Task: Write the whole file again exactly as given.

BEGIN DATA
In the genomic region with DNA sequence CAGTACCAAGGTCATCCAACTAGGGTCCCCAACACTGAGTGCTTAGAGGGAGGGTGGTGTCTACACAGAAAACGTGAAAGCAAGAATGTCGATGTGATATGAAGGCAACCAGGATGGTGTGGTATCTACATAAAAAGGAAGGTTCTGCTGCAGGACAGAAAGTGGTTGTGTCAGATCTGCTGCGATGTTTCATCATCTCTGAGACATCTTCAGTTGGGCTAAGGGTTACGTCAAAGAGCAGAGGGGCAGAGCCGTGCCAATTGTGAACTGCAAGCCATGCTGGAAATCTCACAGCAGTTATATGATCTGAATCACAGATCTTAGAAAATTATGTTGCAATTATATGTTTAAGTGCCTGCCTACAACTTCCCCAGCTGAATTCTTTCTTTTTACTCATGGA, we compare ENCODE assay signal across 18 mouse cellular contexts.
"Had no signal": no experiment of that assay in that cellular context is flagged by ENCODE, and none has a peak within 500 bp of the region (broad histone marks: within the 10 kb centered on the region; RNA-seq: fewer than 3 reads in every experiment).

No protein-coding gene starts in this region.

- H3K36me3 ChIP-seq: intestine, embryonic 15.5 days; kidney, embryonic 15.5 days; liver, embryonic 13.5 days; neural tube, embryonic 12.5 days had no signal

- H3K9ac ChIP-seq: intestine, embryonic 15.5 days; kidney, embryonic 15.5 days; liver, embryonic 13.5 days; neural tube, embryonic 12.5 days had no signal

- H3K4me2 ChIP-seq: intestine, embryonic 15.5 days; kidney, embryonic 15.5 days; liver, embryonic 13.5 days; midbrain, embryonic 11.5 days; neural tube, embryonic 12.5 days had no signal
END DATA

In the genomic region with DNA sequence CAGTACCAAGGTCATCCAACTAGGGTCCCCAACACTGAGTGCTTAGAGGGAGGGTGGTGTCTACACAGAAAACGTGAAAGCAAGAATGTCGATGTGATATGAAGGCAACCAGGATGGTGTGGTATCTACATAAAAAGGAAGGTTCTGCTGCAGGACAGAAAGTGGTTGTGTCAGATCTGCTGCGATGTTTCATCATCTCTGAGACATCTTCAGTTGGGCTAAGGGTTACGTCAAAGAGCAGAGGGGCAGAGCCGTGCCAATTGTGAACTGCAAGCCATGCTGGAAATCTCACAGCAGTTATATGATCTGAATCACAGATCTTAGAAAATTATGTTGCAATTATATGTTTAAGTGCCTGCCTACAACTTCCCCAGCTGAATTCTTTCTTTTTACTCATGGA, we compare ENCODE assay signal across 18 mouse cellular contexts.
"Had no signal": no experiment of that assay in that cellular context is flagged by ENCODE, and none has a peak within 500 bp of the region (broad histone marks: within the 10 kb centered on the region; RNA-seq: fewer than 3 reads in every experiment).

No protein-coding gene starts in this region.

- H3K36me3 ChIP-seq: intestine, embryonic 15.5 days; kidney, embryonic 15.5 days; liver, embryonic 13.5 days; neural tube, embryonic 12.5 days had no signal

- H3K9ac ChIP-seq: intestine, embryonic 15.5 days; kidney, embryonic 15.5 days; liver, embryonic 13.5 days; neural tube, embryonic 12.5 days had no signal

- H3K4me2 ChIP-seq: intestine, embryonic 15.5 days; kidney, embryonic 15.5 days; liver, embryonic 13.5 days; midbrain, embryonic 11.5 days; neural tube, embryonic 12.5 days had no signal